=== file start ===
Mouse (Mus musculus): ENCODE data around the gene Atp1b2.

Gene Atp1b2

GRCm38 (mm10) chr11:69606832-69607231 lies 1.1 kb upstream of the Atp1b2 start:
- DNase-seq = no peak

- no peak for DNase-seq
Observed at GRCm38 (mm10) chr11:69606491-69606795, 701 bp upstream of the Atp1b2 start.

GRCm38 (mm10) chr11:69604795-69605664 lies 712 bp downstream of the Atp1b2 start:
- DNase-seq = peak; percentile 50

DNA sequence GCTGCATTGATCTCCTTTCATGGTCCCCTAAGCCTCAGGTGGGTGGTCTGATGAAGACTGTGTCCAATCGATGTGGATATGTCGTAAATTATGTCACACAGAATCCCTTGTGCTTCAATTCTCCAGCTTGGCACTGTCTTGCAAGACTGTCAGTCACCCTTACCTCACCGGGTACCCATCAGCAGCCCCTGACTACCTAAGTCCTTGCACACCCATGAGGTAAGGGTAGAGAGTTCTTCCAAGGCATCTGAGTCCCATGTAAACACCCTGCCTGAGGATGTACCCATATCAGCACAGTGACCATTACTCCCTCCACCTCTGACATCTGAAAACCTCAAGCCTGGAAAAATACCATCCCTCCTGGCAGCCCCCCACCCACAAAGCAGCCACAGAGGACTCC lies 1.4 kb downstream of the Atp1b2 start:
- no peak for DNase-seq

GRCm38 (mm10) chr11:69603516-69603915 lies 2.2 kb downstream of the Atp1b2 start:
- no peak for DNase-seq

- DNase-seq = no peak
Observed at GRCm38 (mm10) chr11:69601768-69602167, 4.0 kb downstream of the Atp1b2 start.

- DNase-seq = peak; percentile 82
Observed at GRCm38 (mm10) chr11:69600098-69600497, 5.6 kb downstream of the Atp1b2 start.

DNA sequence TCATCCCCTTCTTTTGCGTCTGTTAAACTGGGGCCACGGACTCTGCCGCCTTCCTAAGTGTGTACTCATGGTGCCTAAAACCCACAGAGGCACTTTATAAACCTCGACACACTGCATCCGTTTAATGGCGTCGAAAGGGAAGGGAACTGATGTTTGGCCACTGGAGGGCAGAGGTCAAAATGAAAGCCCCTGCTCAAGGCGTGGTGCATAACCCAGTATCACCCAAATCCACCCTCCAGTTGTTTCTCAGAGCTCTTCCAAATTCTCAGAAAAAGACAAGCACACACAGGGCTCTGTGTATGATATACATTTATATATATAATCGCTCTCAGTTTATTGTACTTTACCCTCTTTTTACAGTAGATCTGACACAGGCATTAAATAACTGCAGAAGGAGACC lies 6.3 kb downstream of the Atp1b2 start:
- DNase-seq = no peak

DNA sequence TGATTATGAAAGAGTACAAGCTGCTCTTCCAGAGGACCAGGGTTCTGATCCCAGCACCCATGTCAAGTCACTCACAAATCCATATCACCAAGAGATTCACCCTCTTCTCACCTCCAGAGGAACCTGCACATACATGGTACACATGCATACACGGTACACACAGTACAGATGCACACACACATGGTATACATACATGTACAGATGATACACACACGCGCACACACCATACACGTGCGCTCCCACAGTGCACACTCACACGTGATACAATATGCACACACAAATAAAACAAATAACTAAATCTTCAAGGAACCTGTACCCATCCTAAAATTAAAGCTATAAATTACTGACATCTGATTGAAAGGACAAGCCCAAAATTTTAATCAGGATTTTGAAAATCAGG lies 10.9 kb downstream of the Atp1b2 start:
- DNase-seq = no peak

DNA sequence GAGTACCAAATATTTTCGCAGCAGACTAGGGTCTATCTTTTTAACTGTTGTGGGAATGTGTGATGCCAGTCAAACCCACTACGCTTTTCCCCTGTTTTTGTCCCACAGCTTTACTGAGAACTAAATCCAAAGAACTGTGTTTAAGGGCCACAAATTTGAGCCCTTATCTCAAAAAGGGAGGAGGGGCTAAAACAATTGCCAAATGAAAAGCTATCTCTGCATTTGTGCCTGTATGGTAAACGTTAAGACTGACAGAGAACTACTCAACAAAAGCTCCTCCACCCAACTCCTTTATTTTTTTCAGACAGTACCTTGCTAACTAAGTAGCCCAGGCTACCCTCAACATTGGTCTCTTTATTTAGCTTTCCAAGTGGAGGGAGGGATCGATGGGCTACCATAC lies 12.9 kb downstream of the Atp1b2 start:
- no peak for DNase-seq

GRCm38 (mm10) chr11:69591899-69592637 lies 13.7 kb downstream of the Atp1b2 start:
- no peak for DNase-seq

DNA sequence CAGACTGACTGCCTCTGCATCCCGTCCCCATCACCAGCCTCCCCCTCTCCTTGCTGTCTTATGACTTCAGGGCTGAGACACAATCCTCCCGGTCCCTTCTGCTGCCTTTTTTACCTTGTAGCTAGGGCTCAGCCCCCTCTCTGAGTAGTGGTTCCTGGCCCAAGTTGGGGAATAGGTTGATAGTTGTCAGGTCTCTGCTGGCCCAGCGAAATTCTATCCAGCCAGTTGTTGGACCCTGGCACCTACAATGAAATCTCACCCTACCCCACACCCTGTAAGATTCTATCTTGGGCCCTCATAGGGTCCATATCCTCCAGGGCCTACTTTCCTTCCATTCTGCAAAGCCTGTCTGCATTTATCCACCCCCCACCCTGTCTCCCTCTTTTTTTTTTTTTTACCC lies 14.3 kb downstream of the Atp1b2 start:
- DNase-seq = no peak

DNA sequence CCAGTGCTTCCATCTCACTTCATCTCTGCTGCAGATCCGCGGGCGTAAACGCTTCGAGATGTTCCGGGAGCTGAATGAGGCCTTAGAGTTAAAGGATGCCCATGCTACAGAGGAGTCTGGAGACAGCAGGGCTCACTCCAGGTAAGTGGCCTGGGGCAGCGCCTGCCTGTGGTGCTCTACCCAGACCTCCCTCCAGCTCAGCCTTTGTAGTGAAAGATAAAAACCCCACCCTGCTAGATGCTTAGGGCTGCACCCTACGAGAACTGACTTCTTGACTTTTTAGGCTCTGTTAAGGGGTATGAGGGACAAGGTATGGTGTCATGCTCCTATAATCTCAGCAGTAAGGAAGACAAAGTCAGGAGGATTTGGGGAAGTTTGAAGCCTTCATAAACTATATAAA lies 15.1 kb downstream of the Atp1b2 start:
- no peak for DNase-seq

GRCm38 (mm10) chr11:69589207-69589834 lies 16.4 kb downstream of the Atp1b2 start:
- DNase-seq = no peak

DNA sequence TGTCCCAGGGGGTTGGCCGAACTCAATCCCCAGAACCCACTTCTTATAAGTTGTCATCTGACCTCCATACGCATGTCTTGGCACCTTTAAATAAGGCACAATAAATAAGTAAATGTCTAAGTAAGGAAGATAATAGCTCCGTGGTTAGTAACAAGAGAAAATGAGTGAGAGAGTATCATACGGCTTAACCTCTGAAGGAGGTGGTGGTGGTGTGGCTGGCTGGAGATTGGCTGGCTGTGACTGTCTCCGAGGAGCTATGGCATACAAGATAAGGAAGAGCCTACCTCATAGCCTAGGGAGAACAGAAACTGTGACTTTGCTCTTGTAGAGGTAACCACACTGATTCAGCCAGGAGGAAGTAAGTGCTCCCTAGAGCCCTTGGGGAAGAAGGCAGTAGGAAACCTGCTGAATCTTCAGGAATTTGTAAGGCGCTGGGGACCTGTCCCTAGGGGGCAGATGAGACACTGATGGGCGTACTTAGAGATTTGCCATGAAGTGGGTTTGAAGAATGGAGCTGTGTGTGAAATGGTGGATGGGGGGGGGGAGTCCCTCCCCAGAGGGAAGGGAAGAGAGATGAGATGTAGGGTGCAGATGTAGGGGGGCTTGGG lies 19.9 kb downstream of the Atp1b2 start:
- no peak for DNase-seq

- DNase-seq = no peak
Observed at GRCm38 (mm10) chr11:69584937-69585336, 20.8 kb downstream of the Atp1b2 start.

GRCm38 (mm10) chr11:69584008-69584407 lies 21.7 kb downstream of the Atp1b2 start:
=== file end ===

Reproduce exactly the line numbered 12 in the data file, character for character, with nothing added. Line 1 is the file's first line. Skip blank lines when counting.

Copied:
- no peak for DNase-seq